His defence of modernity and civil society has been a source of inspiration to others, and is considered a major philosophical alternative to the varieties of poststructuralism. He has also offered an influential analysis of late capitalism.

Habermas perceives the rationalization, humanization and democratization of society in terms of the institutionalization of the potential for rationality that is inherent in the communicative competence that is unique to the human species. Habermas contends that communicative competence has developed through the course of evolution, but in contemporary society it is often suppressed or weakened by the way in which major domains of social life, such as the market, the state, and organizations, have been given over to or taken over by strategic/instrumental rationality, so that the logic of the system supplants that of the lifeworld.

Reconstructive science[edit]

Habermas introduces the concept of "reconstructive science" with a double purpose: to place the "general theory of society" between philosophy and social science and re-establish the rift between the "great theorization" and the "empirical research". The model of "rational reconstructions" represents the main thread of the surveys about the "structures" of the world of life ("culture", "society" and "personality") and their respective "functions" (cultural reproductions, social integrations and socialization). For this purpose, the dialectics between "symbolic representation" of "the structures subordinated to all worlds of life" ("internal relationships") and the "material reproduction" of the social systems in their complex ("external relationships" between social systems and environment) has to be considered.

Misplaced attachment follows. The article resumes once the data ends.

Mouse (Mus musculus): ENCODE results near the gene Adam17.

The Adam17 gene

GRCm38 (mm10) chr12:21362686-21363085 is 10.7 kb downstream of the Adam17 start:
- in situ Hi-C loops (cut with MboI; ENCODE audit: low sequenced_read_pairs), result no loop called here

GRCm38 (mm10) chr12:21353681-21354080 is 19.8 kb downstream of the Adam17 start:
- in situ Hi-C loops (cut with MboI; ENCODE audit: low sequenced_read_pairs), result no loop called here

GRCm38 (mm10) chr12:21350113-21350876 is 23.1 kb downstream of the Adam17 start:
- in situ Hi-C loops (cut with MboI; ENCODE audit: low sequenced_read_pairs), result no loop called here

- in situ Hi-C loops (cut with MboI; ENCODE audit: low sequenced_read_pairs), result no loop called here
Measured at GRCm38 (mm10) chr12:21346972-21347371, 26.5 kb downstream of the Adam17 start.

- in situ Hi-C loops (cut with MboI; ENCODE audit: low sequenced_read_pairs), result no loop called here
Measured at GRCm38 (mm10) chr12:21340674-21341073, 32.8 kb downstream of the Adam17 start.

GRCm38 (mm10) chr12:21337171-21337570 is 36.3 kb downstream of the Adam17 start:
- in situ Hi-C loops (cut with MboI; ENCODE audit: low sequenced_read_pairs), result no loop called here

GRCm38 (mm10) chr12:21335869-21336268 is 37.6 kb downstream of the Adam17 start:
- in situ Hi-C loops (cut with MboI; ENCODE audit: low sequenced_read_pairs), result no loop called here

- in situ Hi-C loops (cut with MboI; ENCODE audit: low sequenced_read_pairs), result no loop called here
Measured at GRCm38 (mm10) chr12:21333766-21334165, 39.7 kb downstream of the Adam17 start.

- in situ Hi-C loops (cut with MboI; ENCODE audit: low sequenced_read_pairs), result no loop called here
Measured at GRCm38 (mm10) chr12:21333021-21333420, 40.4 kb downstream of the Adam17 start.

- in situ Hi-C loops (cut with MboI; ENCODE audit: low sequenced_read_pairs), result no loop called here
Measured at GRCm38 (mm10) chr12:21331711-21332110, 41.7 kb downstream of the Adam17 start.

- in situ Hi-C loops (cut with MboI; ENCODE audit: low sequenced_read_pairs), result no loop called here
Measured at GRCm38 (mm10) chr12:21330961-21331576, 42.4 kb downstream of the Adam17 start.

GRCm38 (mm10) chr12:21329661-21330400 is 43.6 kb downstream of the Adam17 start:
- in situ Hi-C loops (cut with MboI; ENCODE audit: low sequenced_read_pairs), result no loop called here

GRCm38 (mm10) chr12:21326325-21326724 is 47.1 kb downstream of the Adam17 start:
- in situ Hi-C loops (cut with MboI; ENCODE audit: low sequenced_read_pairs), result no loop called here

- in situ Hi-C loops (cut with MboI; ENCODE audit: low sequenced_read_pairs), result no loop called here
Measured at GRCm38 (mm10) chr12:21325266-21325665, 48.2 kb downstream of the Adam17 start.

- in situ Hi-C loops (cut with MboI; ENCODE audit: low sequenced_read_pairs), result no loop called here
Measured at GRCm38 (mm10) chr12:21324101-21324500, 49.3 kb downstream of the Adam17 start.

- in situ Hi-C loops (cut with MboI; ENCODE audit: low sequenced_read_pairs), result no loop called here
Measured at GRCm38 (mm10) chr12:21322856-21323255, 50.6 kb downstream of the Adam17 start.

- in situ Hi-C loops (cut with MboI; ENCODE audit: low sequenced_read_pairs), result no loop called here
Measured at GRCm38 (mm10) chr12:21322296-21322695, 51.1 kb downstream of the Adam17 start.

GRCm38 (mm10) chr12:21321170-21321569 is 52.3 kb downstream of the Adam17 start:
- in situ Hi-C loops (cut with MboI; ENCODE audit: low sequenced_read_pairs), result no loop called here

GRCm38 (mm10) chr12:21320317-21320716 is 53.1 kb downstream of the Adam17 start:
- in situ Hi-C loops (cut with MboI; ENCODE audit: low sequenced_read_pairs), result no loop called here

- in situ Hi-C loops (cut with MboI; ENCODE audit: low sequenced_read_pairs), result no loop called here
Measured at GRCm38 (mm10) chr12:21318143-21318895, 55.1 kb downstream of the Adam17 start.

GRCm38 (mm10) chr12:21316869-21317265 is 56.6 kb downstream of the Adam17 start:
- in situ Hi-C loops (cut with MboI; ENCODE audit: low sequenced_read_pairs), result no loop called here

This model finds an application, above all, in the "theory of the social evolution", starting from the reconstruction of the necessary conditions for a phylogeny of the socio-cultural life forms (the "hominization") until an analysis of the development of "social formations", which Habermas subdivides into primitive, traditional, modern and contemporary formations. "This paper is an attempt, primarily, to formalize the model of "reconstruction of the logic of development" of "social formations" summed up by Habermas through the differentiation between vital world and social systems (and, within them, through the "rationalization of the world of life" and the "growth in complexity of the social systems"). Secondly, it tries to offer some methodological clarifications about the "explanation of the dynamics" of "historical processes" and, in particular, about the "theoretical meaning" of the evolutional theory's propositions. Even if the German sociologist considers that the "ex-post rational reconstructions" and "the models system/environment" cannot have a complete "historiographical application", these certainly act as a general premise in the argumentative structure of the "historical explanation"".[15]